India’s train problems are derailing its economy

India’s economy is being stunted by colonial-era railways, unable to accommodate its growing population and the demand for commercial freight. Investment from the country’s government cannot come soon enough

Passengers boarding a train Howrah station. Indian carriages are dangerously overcrowded
Passengers boarding a train Howrah station. Indian carriages are dangerously overcrowded 

India is to open up its dilapidated railway network to foreign investors in a government move that will hopefully boost economic growth and strengthen infrastructure across the country.

Recently elected Prime Minister Narendra Modi is working hard to fulfil his promises of an improved Indian economy, and key to this is an upgrade of the country’s vast railway network to the tune of $93bn over the next five years. Whether the government will be able to improve existing tracks, strengthen bridges, and modernise signalling and communications to meet the demands of the modern Indian economy is questionable: the upgrade will be largely dependent on foreign direct investment. What’s more, a century-old monopoly threatens to make the upgrade a drawn-out affair.

Indian Railways, the world’s third-largest train system, carries about 23 million passengers and 2.65 million tonnes of freight on 19,000 daily trains. It is a popular and much-needed means of transportation for the millions of Indians travelling to the country’s urban hubs. According to PwC, more than a quarter of India’s railways are being used over capacity and 50 percent of the network is nearing the same height of overload. The state-run network, which employs 1.3 million people, has struggled to keep pace with rising passenger numbers, freight demands and economic aspirations.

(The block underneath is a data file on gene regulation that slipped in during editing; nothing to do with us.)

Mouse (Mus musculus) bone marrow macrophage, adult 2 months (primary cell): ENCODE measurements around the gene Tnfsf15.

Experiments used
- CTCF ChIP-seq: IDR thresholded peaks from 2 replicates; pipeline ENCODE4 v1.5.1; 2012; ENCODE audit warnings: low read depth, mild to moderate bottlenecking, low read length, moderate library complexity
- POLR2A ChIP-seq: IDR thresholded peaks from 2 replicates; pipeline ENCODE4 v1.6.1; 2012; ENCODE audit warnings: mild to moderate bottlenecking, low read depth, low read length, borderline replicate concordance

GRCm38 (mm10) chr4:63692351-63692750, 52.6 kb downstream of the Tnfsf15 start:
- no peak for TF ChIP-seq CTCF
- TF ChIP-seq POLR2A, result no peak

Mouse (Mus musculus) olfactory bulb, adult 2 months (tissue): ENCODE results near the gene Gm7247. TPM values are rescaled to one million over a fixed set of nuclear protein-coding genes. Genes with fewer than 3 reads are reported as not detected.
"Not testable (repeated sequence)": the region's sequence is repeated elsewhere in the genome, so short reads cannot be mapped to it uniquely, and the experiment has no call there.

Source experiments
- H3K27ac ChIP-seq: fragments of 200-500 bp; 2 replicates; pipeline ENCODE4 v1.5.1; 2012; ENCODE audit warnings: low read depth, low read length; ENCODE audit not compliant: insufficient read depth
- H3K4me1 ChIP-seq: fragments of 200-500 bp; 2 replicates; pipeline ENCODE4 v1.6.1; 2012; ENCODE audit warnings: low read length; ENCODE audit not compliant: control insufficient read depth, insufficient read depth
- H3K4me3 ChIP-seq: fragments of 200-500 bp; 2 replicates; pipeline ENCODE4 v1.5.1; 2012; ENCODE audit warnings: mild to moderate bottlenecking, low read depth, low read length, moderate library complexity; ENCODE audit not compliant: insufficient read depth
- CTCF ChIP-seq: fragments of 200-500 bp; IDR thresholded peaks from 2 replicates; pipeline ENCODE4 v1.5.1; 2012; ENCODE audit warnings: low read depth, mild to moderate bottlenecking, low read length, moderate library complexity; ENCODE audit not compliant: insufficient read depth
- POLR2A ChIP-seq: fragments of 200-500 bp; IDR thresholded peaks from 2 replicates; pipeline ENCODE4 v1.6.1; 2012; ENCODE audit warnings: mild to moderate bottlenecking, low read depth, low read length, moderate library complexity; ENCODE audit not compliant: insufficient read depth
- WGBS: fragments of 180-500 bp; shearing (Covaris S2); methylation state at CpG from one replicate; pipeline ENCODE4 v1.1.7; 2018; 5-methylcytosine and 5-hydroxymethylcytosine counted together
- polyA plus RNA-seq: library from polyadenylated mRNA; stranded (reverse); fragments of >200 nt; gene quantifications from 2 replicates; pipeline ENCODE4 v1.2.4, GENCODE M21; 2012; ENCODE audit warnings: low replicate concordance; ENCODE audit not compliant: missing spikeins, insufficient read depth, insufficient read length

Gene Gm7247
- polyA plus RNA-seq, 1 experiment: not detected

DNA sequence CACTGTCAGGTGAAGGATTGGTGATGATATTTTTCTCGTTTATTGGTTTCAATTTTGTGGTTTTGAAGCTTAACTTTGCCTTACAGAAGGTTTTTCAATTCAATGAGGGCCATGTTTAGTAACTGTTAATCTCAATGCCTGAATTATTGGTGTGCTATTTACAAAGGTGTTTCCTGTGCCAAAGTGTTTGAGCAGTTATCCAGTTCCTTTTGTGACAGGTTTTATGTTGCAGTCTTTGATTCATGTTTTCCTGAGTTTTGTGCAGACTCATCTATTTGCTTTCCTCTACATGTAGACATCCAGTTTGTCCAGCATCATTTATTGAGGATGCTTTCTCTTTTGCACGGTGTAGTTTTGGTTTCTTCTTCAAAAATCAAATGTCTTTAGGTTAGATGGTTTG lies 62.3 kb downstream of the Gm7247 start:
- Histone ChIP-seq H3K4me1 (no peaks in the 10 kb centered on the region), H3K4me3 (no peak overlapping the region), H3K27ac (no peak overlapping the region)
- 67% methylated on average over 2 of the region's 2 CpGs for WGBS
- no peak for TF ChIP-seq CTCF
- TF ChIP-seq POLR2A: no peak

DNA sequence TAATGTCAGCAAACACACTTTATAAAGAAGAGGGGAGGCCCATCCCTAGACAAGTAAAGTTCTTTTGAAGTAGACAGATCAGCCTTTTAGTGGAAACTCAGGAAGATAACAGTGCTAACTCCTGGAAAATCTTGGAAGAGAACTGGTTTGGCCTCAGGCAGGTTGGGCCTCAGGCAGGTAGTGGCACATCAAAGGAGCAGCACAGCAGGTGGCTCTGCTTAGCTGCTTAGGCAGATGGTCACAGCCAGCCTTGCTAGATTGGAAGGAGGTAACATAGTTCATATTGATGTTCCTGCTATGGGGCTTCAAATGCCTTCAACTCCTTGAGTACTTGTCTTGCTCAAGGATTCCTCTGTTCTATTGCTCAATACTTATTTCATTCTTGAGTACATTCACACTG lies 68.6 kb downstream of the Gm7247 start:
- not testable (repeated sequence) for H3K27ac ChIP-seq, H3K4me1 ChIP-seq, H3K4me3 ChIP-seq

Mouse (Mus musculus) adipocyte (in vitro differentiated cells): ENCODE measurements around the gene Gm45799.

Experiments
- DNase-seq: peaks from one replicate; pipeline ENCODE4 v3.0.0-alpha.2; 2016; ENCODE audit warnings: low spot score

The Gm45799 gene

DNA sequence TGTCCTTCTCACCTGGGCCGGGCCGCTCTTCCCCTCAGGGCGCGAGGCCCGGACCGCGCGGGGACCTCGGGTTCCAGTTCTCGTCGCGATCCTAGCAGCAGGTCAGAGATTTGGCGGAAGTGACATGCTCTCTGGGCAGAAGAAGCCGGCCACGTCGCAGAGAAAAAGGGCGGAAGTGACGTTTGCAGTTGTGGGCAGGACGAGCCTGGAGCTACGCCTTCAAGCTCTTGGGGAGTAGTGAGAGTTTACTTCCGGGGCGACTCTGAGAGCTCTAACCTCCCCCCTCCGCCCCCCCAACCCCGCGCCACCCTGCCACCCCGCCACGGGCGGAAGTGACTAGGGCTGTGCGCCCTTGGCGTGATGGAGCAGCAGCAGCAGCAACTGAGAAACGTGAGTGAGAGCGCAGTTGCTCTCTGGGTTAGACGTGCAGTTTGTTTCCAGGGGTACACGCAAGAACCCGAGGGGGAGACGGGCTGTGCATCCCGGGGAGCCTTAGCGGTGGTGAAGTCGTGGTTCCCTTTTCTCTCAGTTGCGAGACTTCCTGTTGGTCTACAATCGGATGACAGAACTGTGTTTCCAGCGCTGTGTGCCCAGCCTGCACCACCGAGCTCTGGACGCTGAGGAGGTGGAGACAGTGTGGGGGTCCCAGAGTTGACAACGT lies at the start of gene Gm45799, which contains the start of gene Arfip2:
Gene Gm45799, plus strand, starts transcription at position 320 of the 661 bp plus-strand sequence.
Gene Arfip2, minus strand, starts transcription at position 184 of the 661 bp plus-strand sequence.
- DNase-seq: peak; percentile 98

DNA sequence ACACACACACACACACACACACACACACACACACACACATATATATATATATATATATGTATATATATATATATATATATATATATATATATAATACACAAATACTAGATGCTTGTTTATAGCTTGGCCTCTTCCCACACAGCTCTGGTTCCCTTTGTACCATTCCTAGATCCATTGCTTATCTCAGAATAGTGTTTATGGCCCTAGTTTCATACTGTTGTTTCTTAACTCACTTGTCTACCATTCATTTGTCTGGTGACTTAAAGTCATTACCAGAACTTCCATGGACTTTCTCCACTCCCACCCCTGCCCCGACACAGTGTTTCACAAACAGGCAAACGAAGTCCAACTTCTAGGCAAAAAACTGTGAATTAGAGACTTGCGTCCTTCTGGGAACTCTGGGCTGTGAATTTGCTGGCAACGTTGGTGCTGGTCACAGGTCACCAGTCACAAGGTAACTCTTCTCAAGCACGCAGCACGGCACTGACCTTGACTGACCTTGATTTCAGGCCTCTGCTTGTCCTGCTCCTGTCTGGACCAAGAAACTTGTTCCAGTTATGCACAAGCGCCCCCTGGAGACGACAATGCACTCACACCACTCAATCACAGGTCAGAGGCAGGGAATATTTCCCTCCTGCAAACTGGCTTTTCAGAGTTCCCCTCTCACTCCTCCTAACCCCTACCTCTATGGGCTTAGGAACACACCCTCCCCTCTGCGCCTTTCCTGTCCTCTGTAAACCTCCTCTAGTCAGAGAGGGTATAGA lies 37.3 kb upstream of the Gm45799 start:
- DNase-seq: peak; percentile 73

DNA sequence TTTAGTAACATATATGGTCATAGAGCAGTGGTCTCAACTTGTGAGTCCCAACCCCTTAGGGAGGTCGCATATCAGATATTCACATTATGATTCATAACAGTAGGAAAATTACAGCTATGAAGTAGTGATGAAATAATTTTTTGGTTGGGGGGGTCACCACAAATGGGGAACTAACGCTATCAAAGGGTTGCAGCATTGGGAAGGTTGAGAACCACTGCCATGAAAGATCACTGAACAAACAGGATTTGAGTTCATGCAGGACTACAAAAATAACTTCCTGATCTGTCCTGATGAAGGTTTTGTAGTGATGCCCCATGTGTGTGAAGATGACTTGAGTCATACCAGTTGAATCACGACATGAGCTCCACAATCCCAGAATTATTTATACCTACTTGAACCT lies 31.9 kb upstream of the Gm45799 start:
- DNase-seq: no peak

About 94 percent of the system’s revenues are spent on operating costs and social obligations, leaving little to modernise its creaking infrastructure. Out of India’s 130,000 railway bridges, about 25 percent are more than a century old. This alone presents massive security issues and causes severe delays regularly, yet is only a small part of the problem. There is a desperate need for better railway technology, such as signalling and an expansion of the network itself through more tracks and trains.

This is why Modi’s government wants to create a number of bullet-train rail links between large cities, starting with the long-discussed line between Mumbai and Ahmedabad, 500km away. Each of these links would cost about $10bn, but would greatly boost the 161-year old network. In early July, the country’s first high-speed train was sent on a test run to Agra, the home of the Taj Mahal, on which it reached a top speed of 160 km/h – a serious improvement from current travel times. Already the link is being called the ‘Bullet Raja’ or Bullet King. Nevertheless, the new high-speed train, set to launch officially in November on the New Delhi-Agra route, travels at just half the speed of the superfast trains Modi wants to build (in addition to planned new freight corridors and coaches).